ST. LOUIS -- One of the classic postseason games in Cardinals history - Game 7 of the 2006 National League Championship Series -- may still be best summed up by its moments: The catch. The homer. The curve.There was also Jeff Suppan.Perhaps too often cast as an afterthought in one
ST. LOUIS -- One of the classic postseason games in Cardinals history - Game 7 of the 2006 National League Championship Series -- may still be best summed up by its moments: The catch. The homer. The curve.
There was also Jeff Suppan.
Perhaps too often cast as an afterthought in one of the more thrilling postseason elimination games in recent memory, Suppan's impact that night in New York and throughout the rest of the Cardinals' 2006 championship run remains the indelible mark from his time in St. Louis.
"I think when you look back at the success he had in the postseason of '06, clearly, we aren't where we are without him," said St. Louis president of baseball operations John Mozeliak, who was an assistant general manager at the time. "To me, the one takeaway I always had with Soup was he always took the ball. He was someone that wanted to pitch. And for those three years [2004-06], he did exactly that for us. But his impact in the 2006 postseason was tremendous."
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He was an unlikely postseason hero on a roster that had two likely future Hall of Famers, two of the best defensive players of their generation and two of the top pitchers in franchise history. But two years after outdueling Roger Clemens to send the Cardinals to their first World Series appearance since '87, Suppan stepped up again.
After pitching the Cardinals to a NL Central title on the penultimate day of the season, Suppan shined in the NLCS. He gave the Cardinals a 2-1 lead in the series by twirling eight shutout innings in Game 3. Suppan punctuated that game with one of his two career home runs.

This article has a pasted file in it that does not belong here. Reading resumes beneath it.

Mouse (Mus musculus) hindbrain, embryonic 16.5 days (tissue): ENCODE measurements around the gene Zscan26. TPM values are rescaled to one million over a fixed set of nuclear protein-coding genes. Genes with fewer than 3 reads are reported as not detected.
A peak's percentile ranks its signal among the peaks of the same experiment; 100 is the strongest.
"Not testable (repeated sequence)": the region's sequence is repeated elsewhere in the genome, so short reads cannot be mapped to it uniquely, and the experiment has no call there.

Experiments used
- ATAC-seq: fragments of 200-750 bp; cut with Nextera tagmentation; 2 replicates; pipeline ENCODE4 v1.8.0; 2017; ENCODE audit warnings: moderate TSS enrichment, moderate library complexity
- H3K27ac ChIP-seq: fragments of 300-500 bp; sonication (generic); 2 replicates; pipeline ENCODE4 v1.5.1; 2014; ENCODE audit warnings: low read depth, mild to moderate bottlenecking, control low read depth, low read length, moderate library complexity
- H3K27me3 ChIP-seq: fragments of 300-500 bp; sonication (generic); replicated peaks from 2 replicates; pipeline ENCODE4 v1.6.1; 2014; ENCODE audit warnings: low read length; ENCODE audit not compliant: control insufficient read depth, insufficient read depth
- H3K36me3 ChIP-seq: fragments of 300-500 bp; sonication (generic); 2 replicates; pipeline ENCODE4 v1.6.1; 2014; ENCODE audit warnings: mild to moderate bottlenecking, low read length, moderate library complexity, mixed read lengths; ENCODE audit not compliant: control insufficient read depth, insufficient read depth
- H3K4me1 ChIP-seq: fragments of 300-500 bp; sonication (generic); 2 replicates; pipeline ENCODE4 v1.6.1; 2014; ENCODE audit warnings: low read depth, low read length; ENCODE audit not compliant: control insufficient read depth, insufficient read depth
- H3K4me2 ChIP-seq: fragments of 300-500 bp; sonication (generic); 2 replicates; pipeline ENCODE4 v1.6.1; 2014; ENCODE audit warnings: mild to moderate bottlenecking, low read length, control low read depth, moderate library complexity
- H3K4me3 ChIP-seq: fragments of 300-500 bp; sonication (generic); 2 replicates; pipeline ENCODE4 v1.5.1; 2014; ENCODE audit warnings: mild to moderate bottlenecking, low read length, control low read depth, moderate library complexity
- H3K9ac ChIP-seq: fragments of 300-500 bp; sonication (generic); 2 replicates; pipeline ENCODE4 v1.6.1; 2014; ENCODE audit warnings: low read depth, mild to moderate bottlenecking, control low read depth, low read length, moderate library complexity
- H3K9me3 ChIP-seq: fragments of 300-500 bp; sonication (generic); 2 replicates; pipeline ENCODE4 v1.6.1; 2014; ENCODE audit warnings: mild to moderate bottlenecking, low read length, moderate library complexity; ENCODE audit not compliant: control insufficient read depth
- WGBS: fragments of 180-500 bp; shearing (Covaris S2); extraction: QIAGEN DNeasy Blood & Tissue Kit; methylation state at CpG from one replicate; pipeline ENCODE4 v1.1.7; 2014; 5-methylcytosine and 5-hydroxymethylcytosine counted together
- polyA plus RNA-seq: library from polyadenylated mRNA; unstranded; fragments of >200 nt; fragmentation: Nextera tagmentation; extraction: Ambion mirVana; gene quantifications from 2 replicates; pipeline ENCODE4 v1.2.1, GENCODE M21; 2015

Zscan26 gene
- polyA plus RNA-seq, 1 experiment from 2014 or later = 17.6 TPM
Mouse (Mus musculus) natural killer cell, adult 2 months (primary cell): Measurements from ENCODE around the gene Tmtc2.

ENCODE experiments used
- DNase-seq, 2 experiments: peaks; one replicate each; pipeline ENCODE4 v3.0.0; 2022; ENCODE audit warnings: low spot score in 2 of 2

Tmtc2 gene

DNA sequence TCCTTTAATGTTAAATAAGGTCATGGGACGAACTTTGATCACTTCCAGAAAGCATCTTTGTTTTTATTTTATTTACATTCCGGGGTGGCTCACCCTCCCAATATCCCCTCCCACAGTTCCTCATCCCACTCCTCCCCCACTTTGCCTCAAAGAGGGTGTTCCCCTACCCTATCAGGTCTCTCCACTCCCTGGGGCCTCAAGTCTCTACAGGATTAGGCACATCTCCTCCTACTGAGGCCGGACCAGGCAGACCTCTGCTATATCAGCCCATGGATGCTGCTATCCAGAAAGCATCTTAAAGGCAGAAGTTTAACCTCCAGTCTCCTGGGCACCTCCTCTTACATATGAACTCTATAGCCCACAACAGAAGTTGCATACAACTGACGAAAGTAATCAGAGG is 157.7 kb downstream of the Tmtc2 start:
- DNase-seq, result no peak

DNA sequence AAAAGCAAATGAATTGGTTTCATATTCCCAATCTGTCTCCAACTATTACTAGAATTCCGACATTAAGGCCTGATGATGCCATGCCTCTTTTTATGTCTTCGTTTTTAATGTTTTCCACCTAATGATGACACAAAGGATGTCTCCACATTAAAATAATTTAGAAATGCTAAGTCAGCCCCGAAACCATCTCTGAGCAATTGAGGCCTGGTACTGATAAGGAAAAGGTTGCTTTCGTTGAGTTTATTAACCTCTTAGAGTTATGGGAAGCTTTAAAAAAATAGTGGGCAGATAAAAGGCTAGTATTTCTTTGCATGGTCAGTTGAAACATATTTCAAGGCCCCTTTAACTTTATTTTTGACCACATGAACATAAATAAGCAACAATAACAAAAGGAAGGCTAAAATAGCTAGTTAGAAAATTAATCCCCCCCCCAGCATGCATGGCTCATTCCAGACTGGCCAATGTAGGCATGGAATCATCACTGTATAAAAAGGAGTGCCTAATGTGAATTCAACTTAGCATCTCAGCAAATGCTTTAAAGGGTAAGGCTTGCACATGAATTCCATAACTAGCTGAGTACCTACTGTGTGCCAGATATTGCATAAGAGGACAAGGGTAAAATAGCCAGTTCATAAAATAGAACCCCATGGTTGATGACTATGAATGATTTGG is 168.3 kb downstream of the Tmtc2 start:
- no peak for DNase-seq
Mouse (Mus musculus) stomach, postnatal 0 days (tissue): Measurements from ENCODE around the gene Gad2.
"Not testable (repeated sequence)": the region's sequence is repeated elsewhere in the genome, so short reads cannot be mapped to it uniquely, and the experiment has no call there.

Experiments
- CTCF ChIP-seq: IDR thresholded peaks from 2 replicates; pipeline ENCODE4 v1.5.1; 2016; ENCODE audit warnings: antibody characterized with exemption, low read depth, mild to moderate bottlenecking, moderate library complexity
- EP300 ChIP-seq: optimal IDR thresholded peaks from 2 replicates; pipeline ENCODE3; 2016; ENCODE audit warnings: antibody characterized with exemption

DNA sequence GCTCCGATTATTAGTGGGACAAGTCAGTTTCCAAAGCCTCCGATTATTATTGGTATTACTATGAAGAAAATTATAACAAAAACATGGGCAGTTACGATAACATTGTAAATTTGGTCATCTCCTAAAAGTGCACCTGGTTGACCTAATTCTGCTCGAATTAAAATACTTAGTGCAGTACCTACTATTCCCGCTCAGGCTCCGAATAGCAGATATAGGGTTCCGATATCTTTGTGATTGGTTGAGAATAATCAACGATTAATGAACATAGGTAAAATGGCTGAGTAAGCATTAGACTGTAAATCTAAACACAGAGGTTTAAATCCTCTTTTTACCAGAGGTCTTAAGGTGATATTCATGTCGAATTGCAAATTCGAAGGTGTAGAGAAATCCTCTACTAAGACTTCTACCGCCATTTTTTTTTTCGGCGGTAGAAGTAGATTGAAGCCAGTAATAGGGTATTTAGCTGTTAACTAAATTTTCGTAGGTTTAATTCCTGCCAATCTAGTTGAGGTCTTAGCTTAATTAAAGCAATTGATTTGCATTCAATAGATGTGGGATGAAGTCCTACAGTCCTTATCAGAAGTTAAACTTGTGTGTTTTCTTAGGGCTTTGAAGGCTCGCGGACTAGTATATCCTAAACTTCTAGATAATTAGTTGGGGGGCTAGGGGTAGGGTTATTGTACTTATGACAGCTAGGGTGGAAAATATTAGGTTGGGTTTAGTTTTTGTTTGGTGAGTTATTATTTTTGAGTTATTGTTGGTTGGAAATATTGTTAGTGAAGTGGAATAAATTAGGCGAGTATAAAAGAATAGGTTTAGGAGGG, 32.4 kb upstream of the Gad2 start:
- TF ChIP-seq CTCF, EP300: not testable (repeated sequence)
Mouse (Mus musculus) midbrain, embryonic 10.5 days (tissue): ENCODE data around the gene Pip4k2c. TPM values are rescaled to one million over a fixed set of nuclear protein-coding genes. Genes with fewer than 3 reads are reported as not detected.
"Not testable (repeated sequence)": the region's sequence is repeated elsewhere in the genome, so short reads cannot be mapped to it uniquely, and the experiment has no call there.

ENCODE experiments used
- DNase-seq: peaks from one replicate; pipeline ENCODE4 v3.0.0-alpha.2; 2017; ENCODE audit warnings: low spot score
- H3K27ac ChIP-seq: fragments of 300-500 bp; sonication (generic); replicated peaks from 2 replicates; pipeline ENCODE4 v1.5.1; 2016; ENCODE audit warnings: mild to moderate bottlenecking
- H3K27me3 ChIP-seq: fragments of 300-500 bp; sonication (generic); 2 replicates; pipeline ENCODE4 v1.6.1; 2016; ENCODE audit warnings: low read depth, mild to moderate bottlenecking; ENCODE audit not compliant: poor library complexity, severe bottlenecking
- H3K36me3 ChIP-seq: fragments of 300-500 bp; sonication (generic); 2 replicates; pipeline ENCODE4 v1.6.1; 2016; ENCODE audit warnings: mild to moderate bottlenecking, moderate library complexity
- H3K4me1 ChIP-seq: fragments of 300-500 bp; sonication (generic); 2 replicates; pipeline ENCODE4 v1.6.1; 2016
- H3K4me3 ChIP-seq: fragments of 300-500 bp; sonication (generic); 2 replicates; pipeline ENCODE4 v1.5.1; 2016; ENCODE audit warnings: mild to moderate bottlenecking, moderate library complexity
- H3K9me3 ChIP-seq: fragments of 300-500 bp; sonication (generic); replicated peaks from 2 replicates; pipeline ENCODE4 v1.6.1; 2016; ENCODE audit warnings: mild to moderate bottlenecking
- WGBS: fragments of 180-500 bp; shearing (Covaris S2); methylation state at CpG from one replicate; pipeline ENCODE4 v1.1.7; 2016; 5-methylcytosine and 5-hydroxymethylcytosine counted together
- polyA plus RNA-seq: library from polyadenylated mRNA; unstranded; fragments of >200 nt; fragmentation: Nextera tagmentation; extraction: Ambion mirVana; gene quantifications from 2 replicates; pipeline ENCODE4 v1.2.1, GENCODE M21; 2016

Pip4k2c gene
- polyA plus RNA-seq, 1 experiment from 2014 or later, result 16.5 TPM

Five days later, Suppan carried a 1-1 game through seven innings. And while the biggest pitch of the game may have been the one Adam Wainwright threw to Carlos Beltran, a series of sixth-inning pitches from Suppan defined his night. After Scott Rolen committed a costly one-out error, Suppan bailed out the third baseman by retiring Jose Valentin and Endy Chavez with the bases loaded.
"It was really quite remarkable," Mozeliak recalled. "That could have imploded. And it didn't."
In 15 NLCS innings, Suppan surrendered 15 hits and one run. His performance earned him NLCS MVP honors, and he went on to give the Cardinals a quality start in a winning World Series effort.
"Jeff was a big-game pitcher," Wainwright said. "He didn't let the moment overtake him. He was a very smart as far as knowing who he was as a pitcher. He never let the moment get too big."
A pitcher known mostly for his durability and consistency over three seasons in a Cardinals uniform, Suppan was at his best when the stage became grandest. He pitched the Cardinals out of the 2004 NL Division Series with a Game 4 win over the Dodgers. His performance in Game 7 of the NLCS that October helped dispatch Houston.
In nine postseason appearances for the Cardinals, Suppan, now a pitching coach in the Royals' system, posted a 3.00 ERA and averaged more than six innings per start.
"That sort of summarized who he was to us," Mozeliak said. "He always took the ball and gave you a chance. And that's all you could have asked for."
Jenifer Langosch has covered the Cardinals for MLB.com since 2012, and previously covered the Pirates from 2007-11. Follow her on Twitter and Facebook.